They are upset that the system isn’t working, and they are even more upset that there doesn’t seem to be anything they can do about it.

The system seems to have broken down – from City Hall to the White House – and no one is willing to take responsibility to fix it. And that may well be the most terrifying thing of all.

“That’s the thing I’ve noticed the most,” says Judy Summers, director of the Greater East Dallas Chamber of Commerce.

“People are afraid. I think they are more afraid than they are angry. They no longer have a feeling of security about their future.”

That sums up the problem neatly. I have lot more faith in Summers’ conclusion — which seems to be echoed by everyone else I talked to – than I do in the latest ABC/CNN/CBS/New York Times/NBC/Washington Post/Gallup poll, which tracks to the nano-second the latest trend in whichever race the national media have decided is the moment’s most important.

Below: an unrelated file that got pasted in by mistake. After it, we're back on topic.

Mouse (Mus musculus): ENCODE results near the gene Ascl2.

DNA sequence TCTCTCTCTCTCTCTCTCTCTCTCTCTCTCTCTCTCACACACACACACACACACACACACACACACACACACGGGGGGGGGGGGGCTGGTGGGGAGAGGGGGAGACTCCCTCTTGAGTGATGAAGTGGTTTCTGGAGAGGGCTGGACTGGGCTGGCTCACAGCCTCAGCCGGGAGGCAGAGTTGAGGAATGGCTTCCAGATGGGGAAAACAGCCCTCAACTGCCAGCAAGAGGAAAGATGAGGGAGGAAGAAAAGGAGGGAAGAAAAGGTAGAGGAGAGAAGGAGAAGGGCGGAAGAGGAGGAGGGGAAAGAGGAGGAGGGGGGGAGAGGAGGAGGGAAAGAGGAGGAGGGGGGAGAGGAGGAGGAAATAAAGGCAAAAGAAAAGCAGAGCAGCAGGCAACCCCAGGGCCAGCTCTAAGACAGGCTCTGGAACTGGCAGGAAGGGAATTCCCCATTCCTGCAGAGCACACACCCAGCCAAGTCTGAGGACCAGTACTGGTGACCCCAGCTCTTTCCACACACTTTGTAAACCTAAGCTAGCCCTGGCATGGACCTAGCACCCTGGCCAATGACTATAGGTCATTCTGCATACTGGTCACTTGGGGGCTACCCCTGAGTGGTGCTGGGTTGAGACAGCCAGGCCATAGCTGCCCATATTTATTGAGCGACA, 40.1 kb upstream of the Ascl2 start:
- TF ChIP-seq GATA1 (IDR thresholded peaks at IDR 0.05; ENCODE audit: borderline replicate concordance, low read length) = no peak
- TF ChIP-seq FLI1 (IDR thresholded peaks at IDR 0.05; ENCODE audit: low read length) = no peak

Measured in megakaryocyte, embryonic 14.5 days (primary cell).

We can see the forest from the trees, even if the people who are supposed to be the experts don’t even know that the trees have leaves.

This is not the conventional wisdom. The conventional wisdom is that voters are pretty dumb, and that they can be manipulated in much the same way I type this column – when I hit a key, the proper image comes up on the computer screen.

If this seems unduly cynical – both on my part and the part of the elite that run the system – then consider what happened during the President’s visit.